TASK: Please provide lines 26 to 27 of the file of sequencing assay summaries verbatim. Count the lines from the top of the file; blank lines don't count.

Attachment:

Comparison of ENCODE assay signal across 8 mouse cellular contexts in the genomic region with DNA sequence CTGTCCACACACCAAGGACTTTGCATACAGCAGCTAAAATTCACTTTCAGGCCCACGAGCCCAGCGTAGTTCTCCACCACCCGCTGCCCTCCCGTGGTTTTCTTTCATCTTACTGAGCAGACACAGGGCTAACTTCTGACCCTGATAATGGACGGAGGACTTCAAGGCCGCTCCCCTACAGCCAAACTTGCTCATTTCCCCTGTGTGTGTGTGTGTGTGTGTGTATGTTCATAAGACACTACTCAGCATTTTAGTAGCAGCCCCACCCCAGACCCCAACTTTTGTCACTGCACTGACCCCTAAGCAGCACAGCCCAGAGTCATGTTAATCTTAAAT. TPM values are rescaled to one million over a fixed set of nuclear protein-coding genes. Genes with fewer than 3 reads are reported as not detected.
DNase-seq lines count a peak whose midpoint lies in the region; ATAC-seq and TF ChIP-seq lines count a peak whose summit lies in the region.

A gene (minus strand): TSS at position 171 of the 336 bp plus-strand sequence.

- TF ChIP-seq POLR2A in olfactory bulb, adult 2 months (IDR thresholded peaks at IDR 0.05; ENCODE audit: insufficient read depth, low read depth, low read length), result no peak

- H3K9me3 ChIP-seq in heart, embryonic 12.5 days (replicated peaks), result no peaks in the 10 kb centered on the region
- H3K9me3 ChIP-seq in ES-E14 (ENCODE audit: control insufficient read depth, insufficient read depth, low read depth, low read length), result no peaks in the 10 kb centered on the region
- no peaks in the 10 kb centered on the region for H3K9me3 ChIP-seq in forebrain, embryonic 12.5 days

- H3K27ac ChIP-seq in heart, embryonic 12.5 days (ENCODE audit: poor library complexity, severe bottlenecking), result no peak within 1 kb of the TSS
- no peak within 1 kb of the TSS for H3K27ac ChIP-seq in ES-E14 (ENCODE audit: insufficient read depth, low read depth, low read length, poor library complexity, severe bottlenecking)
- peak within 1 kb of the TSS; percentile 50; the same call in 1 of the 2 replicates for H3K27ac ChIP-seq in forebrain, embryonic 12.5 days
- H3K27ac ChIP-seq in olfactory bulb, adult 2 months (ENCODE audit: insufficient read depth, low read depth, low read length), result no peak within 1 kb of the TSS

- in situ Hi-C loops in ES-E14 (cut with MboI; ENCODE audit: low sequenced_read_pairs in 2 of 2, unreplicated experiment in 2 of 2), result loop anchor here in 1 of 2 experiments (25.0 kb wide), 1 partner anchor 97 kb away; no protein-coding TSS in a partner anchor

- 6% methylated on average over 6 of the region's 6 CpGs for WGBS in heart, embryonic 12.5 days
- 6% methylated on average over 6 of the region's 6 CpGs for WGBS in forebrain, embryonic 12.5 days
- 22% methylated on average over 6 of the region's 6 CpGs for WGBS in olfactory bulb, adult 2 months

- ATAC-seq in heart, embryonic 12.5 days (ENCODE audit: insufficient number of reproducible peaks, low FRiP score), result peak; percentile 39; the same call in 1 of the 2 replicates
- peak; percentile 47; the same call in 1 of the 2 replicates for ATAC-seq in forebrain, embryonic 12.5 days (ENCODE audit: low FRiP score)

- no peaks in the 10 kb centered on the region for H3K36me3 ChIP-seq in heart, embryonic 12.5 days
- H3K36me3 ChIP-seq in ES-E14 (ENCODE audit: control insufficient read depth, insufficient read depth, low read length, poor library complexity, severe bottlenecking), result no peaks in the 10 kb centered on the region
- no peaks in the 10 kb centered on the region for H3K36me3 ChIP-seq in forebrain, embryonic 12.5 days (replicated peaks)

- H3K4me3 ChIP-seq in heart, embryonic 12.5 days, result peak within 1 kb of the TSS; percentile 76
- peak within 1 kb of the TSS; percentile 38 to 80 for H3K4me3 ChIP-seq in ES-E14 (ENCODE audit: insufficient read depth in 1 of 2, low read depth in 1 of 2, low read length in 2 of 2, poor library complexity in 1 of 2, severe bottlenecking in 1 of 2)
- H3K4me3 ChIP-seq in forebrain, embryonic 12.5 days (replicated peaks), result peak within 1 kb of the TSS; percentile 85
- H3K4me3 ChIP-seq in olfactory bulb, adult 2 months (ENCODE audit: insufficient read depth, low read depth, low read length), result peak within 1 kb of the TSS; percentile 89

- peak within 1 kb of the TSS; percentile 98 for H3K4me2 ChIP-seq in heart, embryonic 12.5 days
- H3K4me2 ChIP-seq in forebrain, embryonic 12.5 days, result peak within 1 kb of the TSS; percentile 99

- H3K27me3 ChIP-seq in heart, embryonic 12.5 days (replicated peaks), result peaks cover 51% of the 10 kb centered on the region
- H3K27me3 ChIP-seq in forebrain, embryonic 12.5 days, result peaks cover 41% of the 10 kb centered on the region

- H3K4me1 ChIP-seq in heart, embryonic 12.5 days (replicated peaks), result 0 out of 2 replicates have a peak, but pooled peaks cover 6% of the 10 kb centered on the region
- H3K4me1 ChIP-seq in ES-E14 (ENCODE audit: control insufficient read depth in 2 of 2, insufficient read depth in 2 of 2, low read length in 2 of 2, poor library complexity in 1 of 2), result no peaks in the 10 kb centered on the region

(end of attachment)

- H3K4me2 ChIP-seq in forebrain, embryonic 12.5 days, result peak within 1 kb of the TSS; percentile 99

- H3K27me3 ChIP-seq in heart, embryonic 12.5 days (replicated peaks), result peaks cover 51% of the 10 kb centered on the region